Even the installation of the materials has considerable significance, since unskilled workers could compromise the good work of the designer.
  4. Air tightness
    When speaking of air tightness, what naturally comes to mind are the “drafts”, from under the doors or entering through the windows, that are present in every home.
    As mentioned above, window frames are of fundamental importance and must block any air entering from the outside.
    In passive houses, however, air tightness must be absolute so, in the construction phase, all possible areas (often unimaginable or hidden) where air can infiltrate must be analyzed and sealed.
    For example, in wood buildings the so-called “taping” is performed, which consists on applying special tapes at the joints of wood panels where air could enter. Even all the pattress boxes (sockets and switches) must be installed following certain criteria, ensuring air tightness.
    During the construction, and also at the end of the work, the “blower door test” is performed, consisting of temporarily replacing doors with two large fans blowing and sucking air. This allows to check for any area where the air infiltrates and eventually certificate the absence of weak spots.
    Air tightness, together with triple-gazed windows and thermal envelope, leads to uniform temperature rooms, on the contrary of traditional houses where, for example, the temperature near the windows is different from the temperature at the center of the room or close to the perimeter walls.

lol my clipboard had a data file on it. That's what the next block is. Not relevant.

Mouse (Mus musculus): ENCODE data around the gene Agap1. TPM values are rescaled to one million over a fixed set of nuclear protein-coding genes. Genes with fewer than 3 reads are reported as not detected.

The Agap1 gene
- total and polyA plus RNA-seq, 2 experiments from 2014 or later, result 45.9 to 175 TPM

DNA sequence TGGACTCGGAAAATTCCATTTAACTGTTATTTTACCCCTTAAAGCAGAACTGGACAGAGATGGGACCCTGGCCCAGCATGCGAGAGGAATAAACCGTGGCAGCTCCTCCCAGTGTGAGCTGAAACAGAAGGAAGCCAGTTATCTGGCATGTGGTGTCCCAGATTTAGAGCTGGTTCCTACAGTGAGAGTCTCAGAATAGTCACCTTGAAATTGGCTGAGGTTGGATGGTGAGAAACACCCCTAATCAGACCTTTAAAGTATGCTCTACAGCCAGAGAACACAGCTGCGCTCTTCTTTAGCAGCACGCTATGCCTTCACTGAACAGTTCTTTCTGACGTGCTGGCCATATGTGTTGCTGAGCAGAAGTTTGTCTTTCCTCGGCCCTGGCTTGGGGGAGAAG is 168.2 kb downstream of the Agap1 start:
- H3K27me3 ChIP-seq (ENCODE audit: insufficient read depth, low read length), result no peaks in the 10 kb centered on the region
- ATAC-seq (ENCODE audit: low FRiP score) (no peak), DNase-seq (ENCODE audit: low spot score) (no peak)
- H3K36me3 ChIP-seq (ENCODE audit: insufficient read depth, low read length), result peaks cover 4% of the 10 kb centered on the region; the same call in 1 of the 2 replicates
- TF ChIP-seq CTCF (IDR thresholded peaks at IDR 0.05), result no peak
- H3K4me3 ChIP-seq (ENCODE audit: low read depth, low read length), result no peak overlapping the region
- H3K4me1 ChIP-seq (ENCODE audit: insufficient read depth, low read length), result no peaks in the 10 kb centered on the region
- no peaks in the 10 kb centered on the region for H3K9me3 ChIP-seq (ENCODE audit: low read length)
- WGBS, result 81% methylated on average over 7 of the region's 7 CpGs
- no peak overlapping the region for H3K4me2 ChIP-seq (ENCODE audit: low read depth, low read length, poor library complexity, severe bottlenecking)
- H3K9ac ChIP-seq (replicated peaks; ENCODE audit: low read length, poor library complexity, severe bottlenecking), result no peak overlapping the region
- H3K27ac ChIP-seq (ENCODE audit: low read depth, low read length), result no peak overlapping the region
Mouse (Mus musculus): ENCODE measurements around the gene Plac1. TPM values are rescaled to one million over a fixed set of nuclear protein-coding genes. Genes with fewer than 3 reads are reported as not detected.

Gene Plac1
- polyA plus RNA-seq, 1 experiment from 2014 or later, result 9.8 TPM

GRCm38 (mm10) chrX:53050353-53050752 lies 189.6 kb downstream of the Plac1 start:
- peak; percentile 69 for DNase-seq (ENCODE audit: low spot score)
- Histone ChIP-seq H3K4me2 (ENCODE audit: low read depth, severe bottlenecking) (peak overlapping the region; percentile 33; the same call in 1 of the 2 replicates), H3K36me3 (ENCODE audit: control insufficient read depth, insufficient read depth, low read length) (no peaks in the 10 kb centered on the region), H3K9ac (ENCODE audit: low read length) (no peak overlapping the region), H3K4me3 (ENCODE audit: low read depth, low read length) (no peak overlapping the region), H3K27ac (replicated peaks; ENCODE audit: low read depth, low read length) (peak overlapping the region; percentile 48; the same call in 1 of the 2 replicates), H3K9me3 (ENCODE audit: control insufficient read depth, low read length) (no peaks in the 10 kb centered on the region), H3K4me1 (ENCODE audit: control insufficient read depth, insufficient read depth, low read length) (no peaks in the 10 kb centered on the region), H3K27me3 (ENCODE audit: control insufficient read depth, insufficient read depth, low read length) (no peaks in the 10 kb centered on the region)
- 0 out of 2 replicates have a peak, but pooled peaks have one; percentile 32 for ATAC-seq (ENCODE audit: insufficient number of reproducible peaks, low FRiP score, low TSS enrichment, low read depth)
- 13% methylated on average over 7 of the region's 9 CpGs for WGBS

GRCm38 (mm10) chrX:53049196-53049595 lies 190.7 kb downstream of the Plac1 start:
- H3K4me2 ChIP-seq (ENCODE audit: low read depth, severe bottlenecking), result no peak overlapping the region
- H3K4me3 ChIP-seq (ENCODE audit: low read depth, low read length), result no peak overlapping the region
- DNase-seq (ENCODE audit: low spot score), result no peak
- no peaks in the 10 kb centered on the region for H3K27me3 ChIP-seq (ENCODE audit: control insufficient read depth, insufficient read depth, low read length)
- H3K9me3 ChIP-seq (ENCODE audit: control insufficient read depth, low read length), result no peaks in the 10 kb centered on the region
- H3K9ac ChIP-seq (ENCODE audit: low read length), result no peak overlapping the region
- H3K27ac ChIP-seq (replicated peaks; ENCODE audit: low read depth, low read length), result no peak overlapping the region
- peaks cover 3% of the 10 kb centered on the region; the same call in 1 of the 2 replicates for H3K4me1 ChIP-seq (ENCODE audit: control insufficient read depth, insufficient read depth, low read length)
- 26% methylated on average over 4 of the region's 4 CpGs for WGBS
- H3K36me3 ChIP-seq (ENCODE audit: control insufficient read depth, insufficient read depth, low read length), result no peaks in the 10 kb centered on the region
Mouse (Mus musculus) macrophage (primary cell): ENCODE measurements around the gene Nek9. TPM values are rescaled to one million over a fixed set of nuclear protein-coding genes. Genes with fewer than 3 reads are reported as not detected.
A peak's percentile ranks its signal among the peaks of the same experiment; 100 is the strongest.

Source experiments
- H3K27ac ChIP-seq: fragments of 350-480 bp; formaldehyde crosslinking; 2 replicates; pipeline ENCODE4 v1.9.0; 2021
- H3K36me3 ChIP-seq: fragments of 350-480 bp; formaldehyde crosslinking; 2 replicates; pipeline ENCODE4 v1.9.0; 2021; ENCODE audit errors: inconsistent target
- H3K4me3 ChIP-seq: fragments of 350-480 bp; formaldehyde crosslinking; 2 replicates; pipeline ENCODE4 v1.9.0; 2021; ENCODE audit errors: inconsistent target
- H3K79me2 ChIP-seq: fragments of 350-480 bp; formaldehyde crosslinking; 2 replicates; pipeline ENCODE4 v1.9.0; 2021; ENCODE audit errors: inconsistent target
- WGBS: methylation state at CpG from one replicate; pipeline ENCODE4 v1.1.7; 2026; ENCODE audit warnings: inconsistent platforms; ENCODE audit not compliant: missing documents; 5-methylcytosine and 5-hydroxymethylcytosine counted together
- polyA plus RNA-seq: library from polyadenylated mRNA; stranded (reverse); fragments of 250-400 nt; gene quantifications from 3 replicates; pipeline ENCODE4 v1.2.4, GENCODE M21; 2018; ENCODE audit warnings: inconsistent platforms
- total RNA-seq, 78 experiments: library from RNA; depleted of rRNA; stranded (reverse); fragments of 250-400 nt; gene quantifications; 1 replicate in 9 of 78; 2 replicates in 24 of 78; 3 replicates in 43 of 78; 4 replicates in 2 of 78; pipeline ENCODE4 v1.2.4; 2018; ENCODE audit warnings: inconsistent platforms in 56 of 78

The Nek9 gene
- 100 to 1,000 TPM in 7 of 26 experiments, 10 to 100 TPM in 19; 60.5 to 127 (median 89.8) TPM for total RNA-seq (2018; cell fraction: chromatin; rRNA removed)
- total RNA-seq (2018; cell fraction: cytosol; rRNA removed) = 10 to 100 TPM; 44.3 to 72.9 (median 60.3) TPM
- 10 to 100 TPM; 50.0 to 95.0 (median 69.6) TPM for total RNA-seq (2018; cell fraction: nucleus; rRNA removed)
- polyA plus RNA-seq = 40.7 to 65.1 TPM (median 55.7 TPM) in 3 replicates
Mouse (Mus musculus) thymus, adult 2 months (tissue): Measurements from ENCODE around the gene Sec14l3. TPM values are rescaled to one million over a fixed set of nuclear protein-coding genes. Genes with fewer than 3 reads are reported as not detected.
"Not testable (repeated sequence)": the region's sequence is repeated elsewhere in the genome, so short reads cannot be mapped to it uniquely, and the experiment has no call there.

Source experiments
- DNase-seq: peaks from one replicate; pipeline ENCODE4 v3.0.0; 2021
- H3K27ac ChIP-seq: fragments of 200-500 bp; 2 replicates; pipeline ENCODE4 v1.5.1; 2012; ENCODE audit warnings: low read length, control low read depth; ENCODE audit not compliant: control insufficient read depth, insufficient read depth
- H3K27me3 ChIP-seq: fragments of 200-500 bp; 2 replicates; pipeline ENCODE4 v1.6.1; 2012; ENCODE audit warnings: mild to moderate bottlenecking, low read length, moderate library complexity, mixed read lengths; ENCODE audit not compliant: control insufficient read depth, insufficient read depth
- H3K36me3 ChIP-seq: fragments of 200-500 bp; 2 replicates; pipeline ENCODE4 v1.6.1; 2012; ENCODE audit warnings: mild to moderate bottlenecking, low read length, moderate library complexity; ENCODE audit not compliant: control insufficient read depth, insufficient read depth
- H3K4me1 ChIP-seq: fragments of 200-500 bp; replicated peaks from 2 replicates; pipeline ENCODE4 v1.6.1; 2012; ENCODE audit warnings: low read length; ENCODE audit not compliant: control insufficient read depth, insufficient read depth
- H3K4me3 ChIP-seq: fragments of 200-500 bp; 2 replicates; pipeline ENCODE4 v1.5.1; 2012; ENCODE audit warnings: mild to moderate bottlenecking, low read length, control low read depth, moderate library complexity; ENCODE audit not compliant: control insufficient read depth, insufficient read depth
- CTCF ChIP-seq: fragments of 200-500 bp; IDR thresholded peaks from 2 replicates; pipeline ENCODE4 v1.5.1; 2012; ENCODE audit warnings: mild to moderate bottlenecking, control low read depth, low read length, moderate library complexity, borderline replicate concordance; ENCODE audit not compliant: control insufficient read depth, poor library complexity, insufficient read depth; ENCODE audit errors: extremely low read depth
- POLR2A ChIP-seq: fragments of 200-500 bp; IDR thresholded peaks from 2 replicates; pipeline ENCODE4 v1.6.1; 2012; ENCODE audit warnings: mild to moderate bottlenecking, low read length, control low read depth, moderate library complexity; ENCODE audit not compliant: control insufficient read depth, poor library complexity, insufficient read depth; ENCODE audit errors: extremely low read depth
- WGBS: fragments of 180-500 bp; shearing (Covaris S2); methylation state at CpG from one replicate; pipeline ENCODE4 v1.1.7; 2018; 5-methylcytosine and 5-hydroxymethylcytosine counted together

5. Air ventilation system
    For a proper use of a passive house it would be important not to open the windows.
    Not that it is forbidden, it is allowed at any time and in any room, but the ventilation system, called Mechanical ventilation heat recovery (MVHR), reaches the maximum efficiency and produces a greater comfort if the windows are kept closed. The air is constantly sucked from the rooms where it is “dirty” (i.e. bathrooms and kitchen), it reaches a heat exchanger, loses its heat (in winter, while in the summer it absorbs heat from the warm air coming from the outside) and it is ejected outside. At the same time, and from another conduit, external air is sucked, filtered (generally using F7 class filters, which purify it), passed through the heat exchanger (which heats it in the winter and cools it in the summer), dehumidified and finally blown into the rooms that need clean air (bedrooms and living room).
    This system, in addition to allowing a recovery of thermal energy and therefore a cost reduction for heating/cooling, guarantees air always clean (as if the windows were kept constantly open), with only a small percentage of CO2, smog and particulate matter, a greater climate comfort and the absence of mold and pollens (ideal for allergy sufferers). To give a practical example, the first thing that is done after waking up in the morning is to open the window to change the stale air (how much wasted energy!!). When living in a passive house this won’t be needed, because the air is constantly exchanged and cleaned.
    The continuous exchange of air also eliminates any bad smell in the house, for example in the kitchen when cooking, and reduces air humidity, for example when clothes are hung for drying.
    In addition to this, not having to open the windows allows for a greater acoustic comfort, especially in the cities or in the busy areas.
For more information, please see this brochure (in English) from the International Passive House Association, which explains all the features and benefits of Passive Houses.